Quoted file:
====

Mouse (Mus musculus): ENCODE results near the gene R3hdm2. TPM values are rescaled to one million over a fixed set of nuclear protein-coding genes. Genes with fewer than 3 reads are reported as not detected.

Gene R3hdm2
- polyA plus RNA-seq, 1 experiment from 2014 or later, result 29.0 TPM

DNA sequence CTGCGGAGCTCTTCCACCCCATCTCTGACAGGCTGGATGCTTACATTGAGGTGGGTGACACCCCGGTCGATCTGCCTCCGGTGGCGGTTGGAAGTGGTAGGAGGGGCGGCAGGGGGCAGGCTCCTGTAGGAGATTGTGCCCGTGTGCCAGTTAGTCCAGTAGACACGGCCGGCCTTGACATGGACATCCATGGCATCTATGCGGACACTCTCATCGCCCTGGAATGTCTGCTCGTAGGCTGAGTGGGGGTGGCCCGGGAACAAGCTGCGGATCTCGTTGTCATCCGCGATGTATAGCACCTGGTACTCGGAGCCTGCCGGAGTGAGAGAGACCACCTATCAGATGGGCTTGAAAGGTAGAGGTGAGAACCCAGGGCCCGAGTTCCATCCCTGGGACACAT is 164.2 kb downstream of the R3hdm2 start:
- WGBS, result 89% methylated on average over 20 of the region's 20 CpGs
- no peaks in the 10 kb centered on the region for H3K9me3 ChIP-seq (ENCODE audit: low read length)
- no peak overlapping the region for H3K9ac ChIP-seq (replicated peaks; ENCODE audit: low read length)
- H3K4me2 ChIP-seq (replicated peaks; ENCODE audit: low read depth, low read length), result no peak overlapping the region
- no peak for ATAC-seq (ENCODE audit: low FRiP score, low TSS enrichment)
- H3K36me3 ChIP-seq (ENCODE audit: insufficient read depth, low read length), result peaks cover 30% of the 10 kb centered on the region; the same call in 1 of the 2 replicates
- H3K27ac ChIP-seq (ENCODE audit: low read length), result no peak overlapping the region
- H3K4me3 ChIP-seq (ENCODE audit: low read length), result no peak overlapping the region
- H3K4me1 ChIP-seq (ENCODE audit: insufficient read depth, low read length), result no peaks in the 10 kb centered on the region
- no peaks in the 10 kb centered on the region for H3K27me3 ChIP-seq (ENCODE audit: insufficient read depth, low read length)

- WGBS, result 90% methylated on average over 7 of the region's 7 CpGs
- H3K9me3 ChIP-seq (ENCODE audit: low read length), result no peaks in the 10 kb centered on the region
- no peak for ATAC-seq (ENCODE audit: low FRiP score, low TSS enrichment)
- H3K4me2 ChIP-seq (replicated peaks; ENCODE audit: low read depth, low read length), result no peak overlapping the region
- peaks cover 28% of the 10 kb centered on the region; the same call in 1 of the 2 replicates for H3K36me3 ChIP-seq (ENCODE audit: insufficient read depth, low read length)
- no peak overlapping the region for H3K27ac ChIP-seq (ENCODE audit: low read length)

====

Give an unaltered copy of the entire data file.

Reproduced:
Mouse (Mus musculus): ENCODE results near the gene R3hdm2. TPM values are rescaled to one million over a fixed set of nuclear protein-coding genes. Genes with fewer than 3 reads are reported as not detected.

Gene R3hdm2
- polyA plus RNA-seq, 1 experiment from 2014 or later, result 29.0 TPM

DNA sequence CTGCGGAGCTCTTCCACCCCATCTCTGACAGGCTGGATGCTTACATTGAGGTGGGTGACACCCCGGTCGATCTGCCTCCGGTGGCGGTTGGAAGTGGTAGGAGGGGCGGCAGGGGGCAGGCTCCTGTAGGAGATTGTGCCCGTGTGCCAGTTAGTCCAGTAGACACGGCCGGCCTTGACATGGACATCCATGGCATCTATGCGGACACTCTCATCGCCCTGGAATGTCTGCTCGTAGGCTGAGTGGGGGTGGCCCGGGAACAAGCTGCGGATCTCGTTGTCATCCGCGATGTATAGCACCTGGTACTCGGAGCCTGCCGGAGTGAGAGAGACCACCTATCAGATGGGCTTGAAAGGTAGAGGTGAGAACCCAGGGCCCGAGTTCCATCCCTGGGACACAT is 164.2 kb downstream of the R3hdm2 start:
- WGBS, result 89% methylated on average over 20 of the region's 20 CpGs
- no peaks in the 10 kb centered on the region for H3K9me3 ChIP-seq (ENCODE audit: low read length)
- no peak overlapping the region for H3K9ac ChIP-seq (replicated peaks; ENCODE audit: low read length)
- H3K4me2 ChIP-seq (replicated peaks; ENCODE audit: low read depth, low read length), result no peak overlapping the region
- no peak for ATAC-seq (ENCODE audit: low FRiP score, low TSS enrichment)
- H3K36me3 ChIP-seq (ENCODE audit: insufficient read depth, low read length), result peaks cover 30% of the 10 kb centered on the region; the same call in 1 of the 2 replicates
- H3K27ac ChIP-seq (ENCODE audit: low read length), result no peak overlapping the region
- H3K4me3 ChIP-seq (ENCODE audit: low read length), result no peak overlapping the region
- H3K4me1 ChIP-seq (ENCODE audit: insufficient read depth, low read length), result no peaks in the 10 kb centered on the region
- no peaks in the 10 kb centered on the region for H3K27me3 ChIP-seq (ENCODE audit: insufficient read depth, low read length)

- WGBS, result 90% methylated on average over 7 of the region's 7 CpGs
- H3K9me3 ChIP-seq (ENCODE audit: low read length), result no peaks in the 10 kb centered on the region
- no peak for ATAC-seq (ENCODE audit: low FRiP score, low TSS enrichment)
- H3K4me2 ChIP-seq (replicated peaks; ENCODE audit: low read depth, low read length), result no peak overlapping the region
- peaks cover 28% of the 10 kb centered on the region; the same call in 1 of the 2 replicates for H3K36me3 ChIP-seq (ENCODE audit: insufficient read depth, low read length)
- no peak overlapping the region for H3K27ac ChIP-seq (ENCODE audit: low read length)